Spending their first few weeks in a barren crate with a mother who cannot turn around is not exactly a great start for piglets. Research has shown that piglets weaned from crates tend to put on less weight and have more problematic behaviours when moved to grower sheds.

Having been to court and lost once when the 2020 Judicial Review found the regulation that allows ongoing use of farrowing crates "unlawful and invalid", NAWAC, the minister and MPI ought to be very shy of making a similar error. For their part, animal welfare lawyers behind the review said, "The solution will need to come from pig experts, not those whose profit depends on litter size".

As a veterinary scientist of 25 years focused on animal welfare, I gave my two cents at the time hoping to inject some nuance: "The debate around farrowing crates has put huge stress on the farmers, which flows on to their families and communities, and the animals themselves".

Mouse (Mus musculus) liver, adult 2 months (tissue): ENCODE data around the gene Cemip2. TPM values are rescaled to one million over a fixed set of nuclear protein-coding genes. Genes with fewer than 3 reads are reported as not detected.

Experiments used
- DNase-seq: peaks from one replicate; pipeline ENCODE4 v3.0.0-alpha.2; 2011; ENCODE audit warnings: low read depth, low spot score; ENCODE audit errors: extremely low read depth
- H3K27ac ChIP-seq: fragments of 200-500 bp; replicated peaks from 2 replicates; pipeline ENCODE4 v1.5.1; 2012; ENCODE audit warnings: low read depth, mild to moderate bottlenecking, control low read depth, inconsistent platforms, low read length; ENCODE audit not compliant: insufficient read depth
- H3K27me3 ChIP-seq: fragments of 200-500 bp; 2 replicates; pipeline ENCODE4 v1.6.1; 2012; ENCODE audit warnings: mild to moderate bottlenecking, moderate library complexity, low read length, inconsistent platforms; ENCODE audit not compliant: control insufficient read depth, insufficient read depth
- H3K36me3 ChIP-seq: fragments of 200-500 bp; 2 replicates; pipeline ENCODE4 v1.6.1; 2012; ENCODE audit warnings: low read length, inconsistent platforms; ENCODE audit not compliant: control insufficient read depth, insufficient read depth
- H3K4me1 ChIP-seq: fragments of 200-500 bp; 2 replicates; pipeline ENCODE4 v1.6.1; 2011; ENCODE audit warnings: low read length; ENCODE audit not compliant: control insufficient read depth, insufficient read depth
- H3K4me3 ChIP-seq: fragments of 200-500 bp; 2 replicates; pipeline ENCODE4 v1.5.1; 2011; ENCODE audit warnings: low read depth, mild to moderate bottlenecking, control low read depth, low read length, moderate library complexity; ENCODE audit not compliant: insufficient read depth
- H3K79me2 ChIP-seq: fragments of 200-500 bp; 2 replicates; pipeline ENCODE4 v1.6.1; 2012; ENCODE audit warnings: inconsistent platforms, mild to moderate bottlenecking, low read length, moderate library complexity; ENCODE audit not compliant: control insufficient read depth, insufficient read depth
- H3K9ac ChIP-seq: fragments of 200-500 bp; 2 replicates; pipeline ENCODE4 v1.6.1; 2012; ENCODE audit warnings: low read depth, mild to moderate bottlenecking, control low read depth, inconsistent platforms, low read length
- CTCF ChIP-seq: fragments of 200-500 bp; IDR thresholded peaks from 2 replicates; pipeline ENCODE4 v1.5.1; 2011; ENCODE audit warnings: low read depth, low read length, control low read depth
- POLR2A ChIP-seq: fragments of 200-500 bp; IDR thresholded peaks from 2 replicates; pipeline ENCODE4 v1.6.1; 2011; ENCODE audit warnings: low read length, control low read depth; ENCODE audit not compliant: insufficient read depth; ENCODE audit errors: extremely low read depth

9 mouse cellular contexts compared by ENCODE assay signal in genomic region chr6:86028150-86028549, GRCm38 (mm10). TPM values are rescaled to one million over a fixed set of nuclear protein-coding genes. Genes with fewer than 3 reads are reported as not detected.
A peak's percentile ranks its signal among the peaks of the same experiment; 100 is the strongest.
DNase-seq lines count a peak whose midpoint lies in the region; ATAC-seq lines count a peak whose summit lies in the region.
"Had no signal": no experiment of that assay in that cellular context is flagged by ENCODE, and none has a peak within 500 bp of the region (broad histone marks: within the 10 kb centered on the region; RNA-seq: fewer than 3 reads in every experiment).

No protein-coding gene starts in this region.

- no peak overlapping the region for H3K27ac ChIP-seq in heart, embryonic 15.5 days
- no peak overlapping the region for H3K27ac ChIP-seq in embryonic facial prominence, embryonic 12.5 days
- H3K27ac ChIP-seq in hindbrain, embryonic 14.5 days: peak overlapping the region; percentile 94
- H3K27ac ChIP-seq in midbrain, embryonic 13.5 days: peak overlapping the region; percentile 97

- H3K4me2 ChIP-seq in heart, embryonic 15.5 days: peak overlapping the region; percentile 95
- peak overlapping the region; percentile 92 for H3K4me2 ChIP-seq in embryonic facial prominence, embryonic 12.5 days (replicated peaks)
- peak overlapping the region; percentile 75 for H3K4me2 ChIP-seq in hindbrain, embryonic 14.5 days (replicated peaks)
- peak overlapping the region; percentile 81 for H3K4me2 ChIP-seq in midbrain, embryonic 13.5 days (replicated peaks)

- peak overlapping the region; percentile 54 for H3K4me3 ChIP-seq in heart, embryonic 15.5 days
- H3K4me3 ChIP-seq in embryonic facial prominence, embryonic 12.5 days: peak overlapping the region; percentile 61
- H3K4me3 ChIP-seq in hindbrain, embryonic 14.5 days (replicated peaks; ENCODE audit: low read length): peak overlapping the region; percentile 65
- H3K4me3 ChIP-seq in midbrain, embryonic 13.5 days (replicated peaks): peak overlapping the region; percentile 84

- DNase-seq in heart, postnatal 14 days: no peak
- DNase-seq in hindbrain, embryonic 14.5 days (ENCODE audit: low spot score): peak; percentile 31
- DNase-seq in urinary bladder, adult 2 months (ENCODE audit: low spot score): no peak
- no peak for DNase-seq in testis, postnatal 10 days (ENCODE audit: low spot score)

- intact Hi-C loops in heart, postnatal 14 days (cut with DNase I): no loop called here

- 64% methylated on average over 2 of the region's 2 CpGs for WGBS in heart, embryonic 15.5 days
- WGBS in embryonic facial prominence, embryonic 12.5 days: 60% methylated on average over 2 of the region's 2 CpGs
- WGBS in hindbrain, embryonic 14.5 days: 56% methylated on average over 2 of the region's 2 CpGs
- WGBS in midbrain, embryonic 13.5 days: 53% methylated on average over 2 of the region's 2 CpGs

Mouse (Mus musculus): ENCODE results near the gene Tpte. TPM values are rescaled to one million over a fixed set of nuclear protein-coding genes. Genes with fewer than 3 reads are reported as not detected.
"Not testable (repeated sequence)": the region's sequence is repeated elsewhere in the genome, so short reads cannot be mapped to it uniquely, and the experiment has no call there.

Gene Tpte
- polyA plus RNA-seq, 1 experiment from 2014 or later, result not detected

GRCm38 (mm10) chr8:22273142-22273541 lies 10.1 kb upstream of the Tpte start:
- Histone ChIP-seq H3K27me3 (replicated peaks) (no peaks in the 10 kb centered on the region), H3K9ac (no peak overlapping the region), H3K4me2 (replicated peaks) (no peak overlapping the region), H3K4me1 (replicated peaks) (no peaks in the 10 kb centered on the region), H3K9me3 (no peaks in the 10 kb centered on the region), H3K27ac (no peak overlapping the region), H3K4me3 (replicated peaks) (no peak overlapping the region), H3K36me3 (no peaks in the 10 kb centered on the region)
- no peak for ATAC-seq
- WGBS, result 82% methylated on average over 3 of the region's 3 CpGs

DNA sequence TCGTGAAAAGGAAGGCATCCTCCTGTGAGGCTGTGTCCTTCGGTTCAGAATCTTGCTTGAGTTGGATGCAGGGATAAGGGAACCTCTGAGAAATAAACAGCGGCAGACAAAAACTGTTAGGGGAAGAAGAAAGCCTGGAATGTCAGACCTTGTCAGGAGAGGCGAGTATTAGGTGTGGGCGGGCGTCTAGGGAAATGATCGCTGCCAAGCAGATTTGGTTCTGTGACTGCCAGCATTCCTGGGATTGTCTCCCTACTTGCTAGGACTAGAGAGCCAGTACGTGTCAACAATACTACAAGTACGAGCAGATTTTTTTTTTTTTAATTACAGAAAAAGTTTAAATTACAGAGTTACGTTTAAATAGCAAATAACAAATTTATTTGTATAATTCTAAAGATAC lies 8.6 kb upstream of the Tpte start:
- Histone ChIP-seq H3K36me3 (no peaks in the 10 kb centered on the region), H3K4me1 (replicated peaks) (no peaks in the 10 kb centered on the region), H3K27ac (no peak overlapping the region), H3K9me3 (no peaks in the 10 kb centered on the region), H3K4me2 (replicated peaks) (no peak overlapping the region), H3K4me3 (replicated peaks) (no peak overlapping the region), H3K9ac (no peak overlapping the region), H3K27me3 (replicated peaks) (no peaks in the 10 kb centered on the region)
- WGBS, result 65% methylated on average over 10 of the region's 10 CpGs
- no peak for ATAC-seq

We can be both pro-farming and pro-animal welfare, and not just for pigs. There’s a lot of noise about the Code but it’s actually only one of a number of challenges that animal agriculture is facing. It seems there’s little strategic planning for resolution, so these challenges are not going to get any easier to solve.

New Zealand’s vision for how we engage with and use animals now and in the future is not clear, or perhaps it’s just controversial. Either way, this contributes to misunderstandings and conflict in animal welfare policy development, such as the Code. You may have seen this playing out in the debates around the great egg shortage. The process is often a frustrated one that leaves parties dissatisfied — farmers, industry organisations, activists and advocates.